Spanking (Physical Punishment)

corporal punishment

corporal punishment, physical chastisement of an offender. At one extreme it includes the death penalty (see capital punishment), but the term usually refers to punishments like flogging, caning, mutilation, and branding. Until c.1800, in many parts of the world, most crimes were punished thus, or by such practices as confinement in the pillory or stocks, which combined physical chastisement with the humiliation of an individual possible in a relatively small, cohesive society. Flogging was especially prevalent, being used also to keep order among the institutionalized insane and in schools and the armed forces.

In America, a movement against the use of corporal punishment was led in the late 17th cent. by Quakers who achieved local reforms in Pennsylvania and New Jersey. The 18th cent. saw a general reaction against violent punishment, and with the emergence of the modern concept of rehabilitating an offender, confinement has been accompanied more by forms of moral, rather than physical, coercion. Nonetheless, the use of the whipping post survived in the United States into the 20th cent., and was last used in 1952 in Delaware.

The effectiveness of corporal punishment has been questioned by criminologists and educators, but it is still widely used. Flogging, for instance, was not banned in South Africa until 1995, and caning is employed in Singapore and Malaysia. Within British and American prisons flogging and beatings are still used, unofficially, to maintain order. Mutilation, including amputation of fingers and hands, is also used in some countries, especially in those whose legal system is based on Islamic law. Caning and spanking remain common in schools in some areas of the United States and Britain. Movements to restore or encourage corporal punishment of children recur periodically, as in rural and Southern parts of the United States.

The Columbia Encyclopedia, 6th ed. Copyright© 2014, The Columbia University Press.

Spanking (Physical Punishment): Selected full-text books and articles

Are Spanking Injunctions Scientifically Supported? By Larzelere, Robert E.; Baumrind, Diana Law and Contemporary Problems, Vol. 73, No. 2, Spring 2010
Child Rearing in America: Challenges Facing Parents with Young Children By Neal Halfon; Kathryn Taaffe McLearn; Mark A. Schuster Cambridge University Press, 2002
Librarian’s tip: Chap. 6 "Child Discipline in the First Three Years of Life"
Something to Cry About: An Argument against Corporal Punishment of Children in Canada By Susan M. Turner Wilfrid Laurier University Press, 2002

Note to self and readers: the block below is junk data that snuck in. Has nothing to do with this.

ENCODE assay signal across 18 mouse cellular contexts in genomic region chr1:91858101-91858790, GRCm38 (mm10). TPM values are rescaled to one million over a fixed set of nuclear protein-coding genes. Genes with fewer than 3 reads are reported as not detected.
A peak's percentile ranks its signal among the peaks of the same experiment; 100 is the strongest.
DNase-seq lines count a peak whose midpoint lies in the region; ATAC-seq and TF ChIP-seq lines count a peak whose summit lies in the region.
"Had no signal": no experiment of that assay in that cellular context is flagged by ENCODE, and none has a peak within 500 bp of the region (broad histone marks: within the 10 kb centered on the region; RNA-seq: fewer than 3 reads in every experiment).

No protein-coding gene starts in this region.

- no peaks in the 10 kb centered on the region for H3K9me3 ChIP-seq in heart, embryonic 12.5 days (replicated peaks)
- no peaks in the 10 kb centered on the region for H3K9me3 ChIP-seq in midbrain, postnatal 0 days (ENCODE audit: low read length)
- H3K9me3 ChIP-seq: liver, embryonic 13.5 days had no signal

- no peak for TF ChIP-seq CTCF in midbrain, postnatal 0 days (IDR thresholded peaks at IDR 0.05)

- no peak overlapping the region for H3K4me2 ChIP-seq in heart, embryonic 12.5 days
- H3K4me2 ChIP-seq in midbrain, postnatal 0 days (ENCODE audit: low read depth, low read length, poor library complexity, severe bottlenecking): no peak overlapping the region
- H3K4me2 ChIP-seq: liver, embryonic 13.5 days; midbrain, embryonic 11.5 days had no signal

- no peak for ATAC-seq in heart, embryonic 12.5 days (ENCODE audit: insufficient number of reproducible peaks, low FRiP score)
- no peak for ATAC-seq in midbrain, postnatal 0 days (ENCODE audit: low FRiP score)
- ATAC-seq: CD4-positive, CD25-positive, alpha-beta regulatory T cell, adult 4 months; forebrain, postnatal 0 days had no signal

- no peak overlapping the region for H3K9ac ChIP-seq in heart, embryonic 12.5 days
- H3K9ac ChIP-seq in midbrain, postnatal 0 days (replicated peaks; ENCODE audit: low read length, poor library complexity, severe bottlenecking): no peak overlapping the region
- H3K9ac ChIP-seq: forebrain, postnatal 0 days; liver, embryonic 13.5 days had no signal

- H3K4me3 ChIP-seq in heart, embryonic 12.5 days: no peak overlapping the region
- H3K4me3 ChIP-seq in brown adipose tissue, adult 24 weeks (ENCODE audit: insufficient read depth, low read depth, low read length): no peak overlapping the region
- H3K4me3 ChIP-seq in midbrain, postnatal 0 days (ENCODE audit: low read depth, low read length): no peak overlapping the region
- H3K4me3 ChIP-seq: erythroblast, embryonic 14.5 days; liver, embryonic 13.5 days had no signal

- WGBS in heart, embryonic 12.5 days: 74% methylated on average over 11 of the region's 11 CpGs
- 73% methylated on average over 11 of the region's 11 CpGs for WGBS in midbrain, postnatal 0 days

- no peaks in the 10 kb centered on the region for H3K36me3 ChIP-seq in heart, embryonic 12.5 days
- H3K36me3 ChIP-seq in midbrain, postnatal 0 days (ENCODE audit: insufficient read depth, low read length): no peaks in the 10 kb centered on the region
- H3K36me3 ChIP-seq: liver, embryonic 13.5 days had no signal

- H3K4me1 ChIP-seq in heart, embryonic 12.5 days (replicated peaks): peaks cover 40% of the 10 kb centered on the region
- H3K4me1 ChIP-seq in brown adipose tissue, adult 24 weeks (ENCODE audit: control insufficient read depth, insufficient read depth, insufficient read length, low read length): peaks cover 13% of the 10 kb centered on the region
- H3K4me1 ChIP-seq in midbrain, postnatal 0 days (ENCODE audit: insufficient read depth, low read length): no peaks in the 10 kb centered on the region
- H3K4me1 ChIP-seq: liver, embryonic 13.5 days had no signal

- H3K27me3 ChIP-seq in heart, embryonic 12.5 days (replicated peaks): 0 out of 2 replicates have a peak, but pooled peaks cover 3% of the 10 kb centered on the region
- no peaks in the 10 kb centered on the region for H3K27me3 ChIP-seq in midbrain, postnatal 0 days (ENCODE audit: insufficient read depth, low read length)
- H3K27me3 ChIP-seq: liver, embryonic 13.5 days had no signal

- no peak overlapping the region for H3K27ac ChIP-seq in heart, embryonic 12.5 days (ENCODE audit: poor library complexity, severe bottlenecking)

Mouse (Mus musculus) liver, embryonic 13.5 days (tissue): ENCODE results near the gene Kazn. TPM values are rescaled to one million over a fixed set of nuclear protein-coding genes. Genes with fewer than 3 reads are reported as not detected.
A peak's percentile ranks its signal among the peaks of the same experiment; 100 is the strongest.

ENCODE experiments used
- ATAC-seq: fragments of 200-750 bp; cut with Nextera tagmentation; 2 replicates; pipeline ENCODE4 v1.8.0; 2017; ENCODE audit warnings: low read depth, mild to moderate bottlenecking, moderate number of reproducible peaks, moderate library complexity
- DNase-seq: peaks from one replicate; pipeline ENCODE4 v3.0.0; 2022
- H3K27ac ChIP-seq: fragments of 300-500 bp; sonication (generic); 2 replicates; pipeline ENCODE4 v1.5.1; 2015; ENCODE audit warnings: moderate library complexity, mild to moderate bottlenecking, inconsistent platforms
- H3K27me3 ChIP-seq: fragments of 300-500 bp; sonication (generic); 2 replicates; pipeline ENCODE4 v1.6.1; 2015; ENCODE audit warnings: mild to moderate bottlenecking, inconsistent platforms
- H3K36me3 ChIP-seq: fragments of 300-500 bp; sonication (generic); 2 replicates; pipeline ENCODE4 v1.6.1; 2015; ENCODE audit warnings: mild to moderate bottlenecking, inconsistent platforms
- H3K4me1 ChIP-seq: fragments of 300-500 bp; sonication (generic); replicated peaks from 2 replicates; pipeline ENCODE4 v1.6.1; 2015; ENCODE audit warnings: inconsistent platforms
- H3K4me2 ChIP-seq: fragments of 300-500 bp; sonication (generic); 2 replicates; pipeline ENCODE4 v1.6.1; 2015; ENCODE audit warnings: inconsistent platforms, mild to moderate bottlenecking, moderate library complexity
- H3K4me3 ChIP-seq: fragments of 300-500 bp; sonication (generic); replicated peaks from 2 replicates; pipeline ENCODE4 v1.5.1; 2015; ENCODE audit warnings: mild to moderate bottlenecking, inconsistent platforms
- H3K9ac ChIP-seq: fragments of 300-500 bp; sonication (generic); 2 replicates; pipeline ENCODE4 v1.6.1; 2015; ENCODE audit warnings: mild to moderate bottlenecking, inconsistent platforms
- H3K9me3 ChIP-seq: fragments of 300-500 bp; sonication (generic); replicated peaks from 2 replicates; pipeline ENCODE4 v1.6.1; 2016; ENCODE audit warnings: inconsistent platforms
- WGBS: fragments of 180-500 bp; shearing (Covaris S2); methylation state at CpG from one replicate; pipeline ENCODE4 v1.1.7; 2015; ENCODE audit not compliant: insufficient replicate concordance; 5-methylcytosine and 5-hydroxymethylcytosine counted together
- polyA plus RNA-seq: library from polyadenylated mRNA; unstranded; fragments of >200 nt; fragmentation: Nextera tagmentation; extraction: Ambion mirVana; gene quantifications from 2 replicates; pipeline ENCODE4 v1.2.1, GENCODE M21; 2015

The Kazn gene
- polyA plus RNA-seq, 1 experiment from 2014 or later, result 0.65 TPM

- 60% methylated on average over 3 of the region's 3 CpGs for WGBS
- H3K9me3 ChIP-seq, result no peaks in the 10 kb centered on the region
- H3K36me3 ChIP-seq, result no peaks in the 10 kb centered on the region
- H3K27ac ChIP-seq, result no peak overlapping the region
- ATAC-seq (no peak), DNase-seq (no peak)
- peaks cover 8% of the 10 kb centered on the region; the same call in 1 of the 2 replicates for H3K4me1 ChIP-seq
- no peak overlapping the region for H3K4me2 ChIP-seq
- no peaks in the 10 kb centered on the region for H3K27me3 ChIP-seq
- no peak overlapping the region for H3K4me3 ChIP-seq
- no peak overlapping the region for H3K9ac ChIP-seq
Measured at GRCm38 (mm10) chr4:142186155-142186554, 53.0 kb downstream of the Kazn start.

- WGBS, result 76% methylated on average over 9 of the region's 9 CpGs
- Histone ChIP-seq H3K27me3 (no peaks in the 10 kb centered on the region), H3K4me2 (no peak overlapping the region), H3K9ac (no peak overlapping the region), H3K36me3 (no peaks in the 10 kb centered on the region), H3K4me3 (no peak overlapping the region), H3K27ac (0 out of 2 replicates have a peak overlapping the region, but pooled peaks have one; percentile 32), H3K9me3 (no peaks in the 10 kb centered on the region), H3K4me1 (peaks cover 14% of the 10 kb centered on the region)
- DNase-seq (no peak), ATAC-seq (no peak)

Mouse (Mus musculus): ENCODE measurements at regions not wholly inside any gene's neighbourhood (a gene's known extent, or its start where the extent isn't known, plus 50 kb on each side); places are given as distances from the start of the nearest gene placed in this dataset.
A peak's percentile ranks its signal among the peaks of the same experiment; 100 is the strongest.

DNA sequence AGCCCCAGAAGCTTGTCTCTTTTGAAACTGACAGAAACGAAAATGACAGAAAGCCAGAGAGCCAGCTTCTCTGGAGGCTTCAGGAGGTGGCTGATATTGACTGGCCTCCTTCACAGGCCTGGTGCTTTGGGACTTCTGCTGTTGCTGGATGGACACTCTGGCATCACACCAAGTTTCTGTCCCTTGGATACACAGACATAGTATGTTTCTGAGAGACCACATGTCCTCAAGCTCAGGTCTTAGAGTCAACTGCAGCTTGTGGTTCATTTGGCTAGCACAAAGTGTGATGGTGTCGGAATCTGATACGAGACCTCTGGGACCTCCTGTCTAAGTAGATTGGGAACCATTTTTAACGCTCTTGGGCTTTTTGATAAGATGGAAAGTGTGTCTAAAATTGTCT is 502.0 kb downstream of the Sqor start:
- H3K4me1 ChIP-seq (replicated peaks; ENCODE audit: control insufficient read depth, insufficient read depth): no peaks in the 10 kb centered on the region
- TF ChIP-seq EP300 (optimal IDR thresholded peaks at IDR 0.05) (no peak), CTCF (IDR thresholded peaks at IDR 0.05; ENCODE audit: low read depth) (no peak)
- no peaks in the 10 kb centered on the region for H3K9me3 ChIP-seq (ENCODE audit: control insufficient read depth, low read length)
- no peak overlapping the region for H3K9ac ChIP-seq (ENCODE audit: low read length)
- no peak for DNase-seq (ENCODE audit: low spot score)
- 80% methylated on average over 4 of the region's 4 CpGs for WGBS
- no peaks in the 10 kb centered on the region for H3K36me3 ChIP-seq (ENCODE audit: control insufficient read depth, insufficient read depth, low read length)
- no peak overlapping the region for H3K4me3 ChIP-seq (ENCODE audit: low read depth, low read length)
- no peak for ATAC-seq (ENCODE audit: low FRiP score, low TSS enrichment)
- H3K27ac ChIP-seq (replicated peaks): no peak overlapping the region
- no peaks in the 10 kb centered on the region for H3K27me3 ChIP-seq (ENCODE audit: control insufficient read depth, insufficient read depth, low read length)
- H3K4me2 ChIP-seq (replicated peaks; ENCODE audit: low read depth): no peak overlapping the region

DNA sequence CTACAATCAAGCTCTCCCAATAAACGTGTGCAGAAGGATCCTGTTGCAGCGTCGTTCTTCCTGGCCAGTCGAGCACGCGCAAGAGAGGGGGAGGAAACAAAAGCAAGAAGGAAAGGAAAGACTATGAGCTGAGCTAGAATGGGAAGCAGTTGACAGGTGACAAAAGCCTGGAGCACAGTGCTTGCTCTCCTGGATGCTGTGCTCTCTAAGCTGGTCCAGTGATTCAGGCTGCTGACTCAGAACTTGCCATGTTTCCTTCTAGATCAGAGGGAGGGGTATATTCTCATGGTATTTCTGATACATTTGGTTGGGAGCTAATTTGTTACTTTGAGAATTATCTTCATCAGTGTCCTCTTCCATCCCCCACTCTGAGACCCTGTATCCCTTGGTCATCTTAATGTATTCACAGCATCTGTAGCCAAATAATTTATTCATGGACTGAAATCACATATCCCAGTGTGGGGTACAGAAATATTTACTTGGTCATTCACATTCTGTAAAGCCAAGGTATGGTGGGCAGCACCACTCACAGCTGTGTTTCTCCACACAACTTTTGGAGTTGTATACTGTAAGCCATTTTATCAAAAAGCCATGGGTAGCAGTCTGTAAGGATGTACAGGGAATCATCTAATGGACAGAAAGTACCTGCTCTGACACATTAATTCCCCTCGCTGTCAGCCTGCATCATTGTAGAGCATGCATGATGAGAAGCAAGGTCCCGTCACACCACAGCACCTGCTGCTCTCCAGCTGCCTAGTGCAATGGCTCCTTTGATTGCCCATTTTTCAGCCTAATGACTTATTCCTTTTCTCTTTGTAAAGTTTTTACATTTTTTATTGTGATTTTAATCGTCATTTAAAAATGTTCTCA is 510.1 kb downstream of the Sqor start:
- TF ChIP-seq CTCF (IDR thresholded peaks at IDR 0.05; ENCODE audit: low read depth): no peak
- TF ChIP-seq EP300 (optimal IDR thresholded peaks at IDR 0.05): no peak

Librarian’s tip: Chap. 10 "What about Spanking?"
Spankers and Nonspankers: Where They Get Information on Spanking By Walsh, Wendy Family Relations, Vol. 51, No. 1, January 2002
PEER-REVIEWED PERIODICAL
Peer-reviewed publications on Questia are publications containing articles which were subject to evaluation for accuracy and substance by professional peers of the article's author(s).
Stimulating Critical Thinking in the Undergrad Classroom: The Spanking Debate By Walker, Susan K.; Benson, Lisa J Journal of Family and Consumer Sciences, Vol. 102, No. 4, Fall 2010
PEER-REVIEWED PERIODICAL
Peer-reviewed publications on Questia are publications containing articles which were subject to evaluation for accuracy and substance by professional peers of the article's author(s).
Child Depressive Symptoms, Spanking, and Emotional Support: Differences between African American and European American Youth By Christie-Mizell, C. André; Pryor, Erin M.; Grossman, Elizabeth R. B Family Relations, Vol. 57, No. 3, July 2008
PEER-REVIEWED PERIODICAL
Peer-reviewed publications on Questia are publications containing articles which were subject to evaluation for accuracy and substance by professional peers of the article's author(s).
Forms of Spanking and Children's Externalizing Behaviors By Lansford, Jennifer E.; Wager, Laura B.; Bates, John E.; Pettit, Gregory S.; Dodge, Kenneth A Family Relations, Vol. 61, No. 2, April 2012
PEER-REVIEWED PERIODICAL
Peer-reviewed publications on Questia are publications containing articles which were subject to evaluation for accuracy and substance by professional peers of the article's author(s).
African American Family Life: Ecological and Cultural Diversity By Vonnie C. McLoyd; Nancy E. Hill; Kenneth A. Dodge Guilford Press, 2005
Librarian’s tip: Chap. 12 "The Cultural Context of Physically Disciplining Children"
Issue of Corporal Punishment: Re-Examined By Andero, Abraham A.; Stewart, Allen Journal of Instructional Psychology, Vol. 29, No. 2, June 2002
PEER-REVIEWED PERIODICAL
Peer-reviewed publications on Questia are publications containing articles which were subject to evaluation for accuracy and substance by professional peers of the article's author(s).
Understanding Violence By Elizabeth Kandel Englander Lawrence Erlbaum Associates, 1997
Librarian’s tip: "Physical Punishment: Domestic Violence or Responsible Childrearing" begins on p. 127
Parental Belief Systems: The Psychological Consequences for Children By Irving E. Sigel; Ann V. McGillicuddy-DeLisi; Jacqueline J. Goodnow Lawrence Erlbaum Associates, 1992 (2nd edition)
Librarian’s tip: Discussion of spanking begins on p. 150
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